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Characteristics of Patients With Bipolar Disorder Managed in VA Primary Care or Specialty Mental Health Care Settings
Amy M. Kilbourne, Ph.D., M.P.H.; David Goodrich, Ed.D.; David J. Miklowitz, Ph.D.; Karen Austin, M.P.H.; Edward P. Post, M.D., Ph.D.; Mark S. Bauer, M.D.
Psychiatric Services 2010; doi: 10.1176/appi.ps.61.5.500
View Author and Article Information

Dr. Kilbourne, Dr. Goodrich, Ms. Austin, and Dr. Post are with the Department of Veterans Affairs Ann Arbor, Serious Mental Illness Treatment Research and Evaluation Center, Health Services Research and Development Center of Excellence, 2215 Fuller Rd., Ann Arbor, MI 48105 (e-mail: amykilbo@umich.edu). Dr. Kilbourne is also with the Department of Psychiatry and Dr. Post is also with the Department of Internal Medicine, both at the University of Michigan Medical School, Ann Arbor. Dr. Miklowitz is with the Department of Psychology, University of California, Los Angeles. Dr. Bauer is with the VA Boston Healthcare System and with Harvard Medical School, Boston.

Abstract

Objectives: This study compared the clinical characteristics, use of guideline-concordant pharmacotherapy, and outcomes of patients diagnosed as having bipolar disorder who were exclusively seen in Department of Veteran Affairs (VA) primary care settings with those of patients with bipolar disorder who received any VA mental health services. Methods: Data from the 1999 Large Health Survey of Veterans were linked to VA data from the National Psychosis Registry to identify patients diagnosed as having bipolar disorder (N=14,643). Multivariable analyses adjusting for sociodemographic characteristics and clinical and severity factors determined whether exclusive primary care use versus any mental health care use was associated with poor clinical and services outcomes. Results: Overall, 7.6% used primary care services exclusively. Compared with persons who used specialty care services, those who used primary care exclusively were more likely to be diagnosed as having cardiovascular disease (odds ratio [OR]=1.26, p<.05) or hypertension (OR=1.31, p<.01), less likely to receive guideline-concordant pharmacotherapy (OR=.18, p<.001), more likely to have an inpatient medical visit (OR=1.36, p<.01), and less likely to have an inpatient psychiatric visit (OR=.36, p<.001). Persons who received only primary care were more likely to have worse physical health and better mental health, as measured by the 36-Item Short-Form Health Survey. Conclusions: Patients with bipolar disorder treated in primary care settings were more likely than those who received some care in a mental health specialty setting to have comorbid general medical disorders. Optimal care settings for patients with bipolar disorder may require strategies that address gaps in general medical as well as psychiatric care. (Psychiatric Services 61:500–507, 2010)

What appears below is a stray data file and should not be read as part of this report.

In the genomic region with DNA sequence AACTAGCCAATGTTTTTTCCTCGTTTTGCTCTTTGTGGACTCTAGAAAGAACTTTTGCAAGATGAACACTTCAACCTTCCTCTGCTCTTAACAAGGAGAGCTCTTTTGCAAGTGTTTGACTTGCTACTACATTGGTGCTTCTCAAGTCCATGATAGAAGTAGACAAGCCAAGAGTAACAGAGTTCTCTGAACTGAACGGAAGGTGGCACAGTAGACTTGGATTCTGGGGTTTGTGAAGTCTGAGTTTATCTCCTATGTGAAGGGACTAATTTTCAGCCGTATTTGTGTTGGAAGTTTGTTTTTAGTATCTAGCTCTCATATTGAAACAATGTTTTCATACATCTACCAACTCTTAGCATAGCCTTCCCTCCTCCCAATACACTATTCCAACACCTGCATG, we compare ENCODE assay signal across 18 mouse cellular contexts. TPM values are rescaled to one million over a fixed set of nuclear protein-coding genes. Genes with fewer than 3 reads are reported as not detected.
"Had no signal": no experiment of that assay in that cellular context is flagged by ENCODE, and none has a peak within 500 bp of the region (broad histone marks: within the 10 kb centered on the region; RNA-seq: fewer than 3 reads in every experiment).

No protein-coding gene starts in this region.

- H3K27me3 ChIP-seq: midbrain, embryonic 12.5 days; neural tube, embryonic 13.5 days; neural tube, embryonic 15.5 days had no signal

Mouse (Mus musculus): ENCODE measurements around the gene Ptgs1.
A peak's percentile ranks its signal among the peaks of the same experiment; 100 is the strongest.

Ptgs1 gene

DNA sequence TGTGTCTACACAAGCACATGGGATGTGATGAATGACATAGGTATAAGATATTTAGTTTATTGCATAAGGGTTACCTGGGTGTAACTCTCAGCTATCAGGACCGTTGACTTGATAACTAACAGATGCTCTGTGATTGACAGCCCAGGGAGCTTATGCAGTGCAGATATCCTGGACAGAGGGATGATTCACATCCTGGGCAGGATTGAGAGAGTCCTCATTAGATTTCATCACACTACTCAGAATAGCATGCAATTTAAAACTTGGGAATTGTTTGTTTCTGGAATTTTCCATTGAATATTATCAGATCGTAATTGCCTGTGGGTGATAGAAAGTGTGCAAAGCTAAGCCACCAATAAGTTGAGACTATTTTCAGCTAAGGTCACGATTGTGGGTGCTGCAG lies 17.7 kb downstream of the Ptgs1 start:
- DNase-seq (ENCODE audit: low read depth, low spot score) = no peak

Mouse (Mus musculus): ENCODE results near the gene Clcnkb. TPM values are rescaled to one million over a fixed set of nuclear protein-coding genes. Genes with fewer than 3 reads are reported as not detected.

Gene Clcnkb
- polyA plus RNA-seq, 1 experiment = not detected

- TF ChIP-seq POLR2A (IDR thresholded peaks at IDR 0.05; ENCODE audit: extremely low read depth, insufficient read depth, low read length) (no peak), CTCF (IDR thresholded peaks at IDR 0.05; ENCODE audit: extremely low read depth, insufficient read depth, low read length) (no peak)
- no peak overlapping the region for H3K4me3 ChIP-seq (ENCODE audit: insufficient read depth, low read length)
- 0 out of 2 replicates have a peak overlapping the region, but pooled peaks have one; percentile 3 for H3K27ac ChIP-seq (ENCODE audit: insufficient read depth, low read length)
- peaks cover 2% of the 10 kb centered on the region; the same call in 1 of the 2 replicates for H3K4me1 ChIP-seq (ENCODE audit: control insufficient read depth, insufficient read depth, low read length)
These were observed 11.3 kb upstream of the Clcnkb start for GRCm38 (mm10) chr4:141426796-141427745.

Abstract Teaser
Figures in this Article

Bipolar disorders (types I and II) are chronic conditions that affect up to 5.5% of the general population (1) and are associated with substantial functional impairment (2) and economic loss (3). In the Department of Veterans Affairs (VA) over 60,000 persons were diagnosed as having bipolar disorder in fiscal year (FY) 2000, and that number increased 25% by FY 2006 (4). In contrast to other serious mental illnesses, bipolar disorder is uniquely characterized by alternating periods of manic, depressive, mixed, or euthymic episodes, leading to variations in psychosocial functioning over time (5). Patients with bipolar disorder also incur the most health care costs of those with any mental illness (6,7). Up to 70% of these costs occur in non-mental health settings (7,8).